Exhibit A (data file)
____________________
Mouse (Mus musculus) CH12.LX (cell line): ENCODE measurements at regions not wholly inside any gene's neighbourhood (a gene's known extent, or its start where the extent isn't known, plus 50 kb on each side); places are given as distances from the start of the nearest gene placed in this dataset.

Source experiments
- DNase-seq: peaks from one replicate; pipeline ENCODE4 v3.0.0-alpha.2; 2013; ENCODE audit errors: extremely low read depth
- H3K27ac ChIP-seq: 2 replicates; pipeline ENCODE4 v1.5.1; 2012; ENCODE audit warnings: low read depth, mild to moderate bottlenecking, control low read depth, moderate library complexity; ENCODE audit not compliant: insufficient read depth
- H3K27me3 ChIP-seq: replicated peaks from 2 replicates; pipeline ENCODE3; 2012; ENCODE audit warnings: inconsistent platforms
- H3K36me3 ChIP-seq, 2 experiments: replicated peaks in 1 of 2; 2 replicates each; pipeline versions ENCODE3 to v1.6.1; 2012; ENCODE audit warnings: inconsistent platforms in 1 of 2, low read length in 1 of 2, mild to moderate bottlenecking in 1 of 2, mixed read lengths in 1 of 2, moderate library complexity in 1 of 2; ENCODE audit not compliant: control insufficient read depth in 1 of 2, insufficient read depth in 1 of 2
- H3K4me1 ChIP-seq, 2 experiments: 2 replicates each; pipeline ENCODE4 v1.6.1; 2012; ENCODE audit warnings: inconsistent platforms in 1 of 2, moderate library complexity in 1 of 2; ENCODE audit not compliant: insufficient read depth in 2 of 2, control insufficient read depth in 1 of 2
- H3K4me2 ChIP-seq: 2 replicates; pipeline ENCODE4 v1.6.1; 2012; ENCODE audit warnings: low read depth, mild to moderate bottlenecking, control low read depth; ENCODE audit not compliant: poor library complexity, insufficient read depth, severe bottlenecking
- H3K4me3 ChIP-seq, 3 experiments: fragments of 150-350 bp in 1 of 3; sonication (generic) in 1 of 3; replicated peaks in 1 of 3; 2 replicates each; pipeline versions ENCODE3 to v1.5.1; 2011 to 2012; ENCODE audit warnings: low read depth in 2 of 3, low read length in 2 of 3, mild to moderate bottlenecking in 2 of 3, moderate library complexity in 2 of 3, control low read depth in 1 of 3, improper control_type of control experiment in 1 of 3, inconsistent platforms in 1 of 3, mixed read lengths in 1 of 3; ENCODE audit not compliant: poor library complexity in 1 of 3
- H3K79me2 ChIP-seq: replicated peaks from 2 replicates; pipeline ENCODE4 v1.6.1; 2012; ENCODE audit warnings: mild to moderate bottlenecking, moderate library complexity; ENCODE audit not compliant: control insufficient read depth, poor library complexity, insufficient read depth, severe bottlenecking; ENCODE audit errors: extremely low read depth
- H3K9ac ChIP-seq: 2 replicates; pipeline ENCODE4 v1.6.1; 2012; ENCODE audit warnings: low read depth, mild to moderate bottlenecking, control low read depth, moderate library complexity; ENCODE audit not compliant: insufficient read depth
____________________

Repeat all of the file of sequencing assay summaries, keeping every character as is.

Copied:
Mouse (Mus musculus) CH12.LX (cell line): ENCODE measurements at regions not wholly inside any gene's neighbourhood (a gene's known extent, or its start where the extent isn't known, plus 50 kb on each side); places are given as distances from the start of the nearest gene placed in this dataset.

Source experiments
- DNase-seq: peaks from one replicate; pipeline ENCODE4 v3.0.0-alpha.2; 2013; ENCODE audit errors: extremely low read depth
- H3K27ac ChIP-seq: 2 replicates; pipeline ENCODE4 v1.5.1; 2012; ENCODE audit warnings: low read depth, mild to moderate bottlenecking, control low read depth, moderate library complexity; ENCODE audit not compliant: insufficient read depth
- H3K27me3 ChIP-seq: replicated peaks from 2 replicates; pipeline ENCODE3; 2012; ENCODE audit warnings: inconsistent platforms
- H3K36me3 ChIP-seq, 2 experiments: replicated peaks in 1 of 2; 2 replicates each; pipeline versions ENCODE3 to v1.6.1; 2012; ENCODE audit warnings: inconsistent platforms in 1 of 2, low read length in 1 of 2, mild to moderate bottlenecking in 1 of 2, mixed read lengths in 1 of 2, moderate library complexity in 1 of 2; ENCODE audit not compliant: control insufficient read depth in 1 of 2, insufficient read depth in 1 of 2
- H3K4me1 ChIP-seq, 2 experiments: 2 replicates each; pipeline ENCODE4 v1.6.1; 2012; ENCODE audit warnings: inconsistent platforms in 1 of 2, moderate library complexity in 1 of 2; ENCODE audit not compliant: insufficient read depth in 2 of 2, control insufficient read depth in 1 of 2
- H3K4me2 ChIP-seq: 2 replicates; pipeline ENCODE4 v1.6.1; 2012; ENCODE audit warnings: low read depth, mild to moderate bottlenecking, control low read depth; ENCODE audit not compliant: poor library complexity, insufficient read depth, severe bottlenecking
- H3K4me3 ChIP-seq, 3 experiments: fragments of 150-350 bp in 1 of 3; sonication (generic) in 1 of 3; replicated peaks in 1 of 3; 2 replicates each; pipeline versions ENCODE3 to v1.5.1; 2011 to 2012; ENCODE audit warnings: low read depth in 2 of 3, low read length in 2 of 3, mild to moderate bottlenecking in 2 of 3, moderate library complexity in 2 of 3, control low read depth in 1 of 3, improper control_type of control experiment in 1 of 3, inconsistent platforms in 1 of 3, mixed read lengths in 1 of 3; ENCODE audit not compliant: poor library complexity in 1 of 3
- H3K79me2 ChIP-seq: replicated peaks from 2 replicates; pipeline ENCODE4 v1.6.1; 2012; ENCODE audit warnings: mild to moderate bottlenecking, moderate library complexity; ENCODE audit not compliant: control insufficient read depth, poor library complexity, insufficient read depth, severe bottlenecking; ENCODE audit errors: extremely low read depth
- H3K9ac ChIP-seq: 2 replicates; pipeline ENCODE4 v1.6.1; 2012; ENCODE audit warnings: low read depth, mild to moderate bottlenecking, control low read depth, moderate library complexity; ENCODE audit not compliant: insufficient read depth